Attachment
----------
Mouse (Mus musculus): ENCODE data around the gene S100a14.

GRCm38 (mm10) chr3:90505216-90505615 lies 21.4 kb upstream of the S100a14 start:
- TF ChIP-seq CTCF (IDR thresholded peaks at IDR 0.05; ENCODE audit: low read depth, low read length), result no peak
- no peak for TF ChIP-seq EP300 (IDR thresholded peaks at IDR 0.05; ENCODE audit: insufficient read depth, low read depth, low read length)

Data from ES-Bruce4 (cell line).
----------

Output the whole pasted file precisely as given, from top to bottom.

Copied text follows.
Mouse (Mus musculus): ENCODE data around the gene S100a14.

GRCm38 (mm10) chr3:90505216-90505615 lies 21.4 kb upstream of the S100a14 start:
- TF ChIP-seq CTCF (IDR thresholded peaks at IDR 0.05; ENCODE audit: low read depth, low read length), result no peak
- no peak for TF ChIP-seq EP300 (IDR thresholded peaks at IDR 0.05; ENCODE audit: insufficient read depth, low read depth, low read length)

Data from ES-Bruce4 (cell line).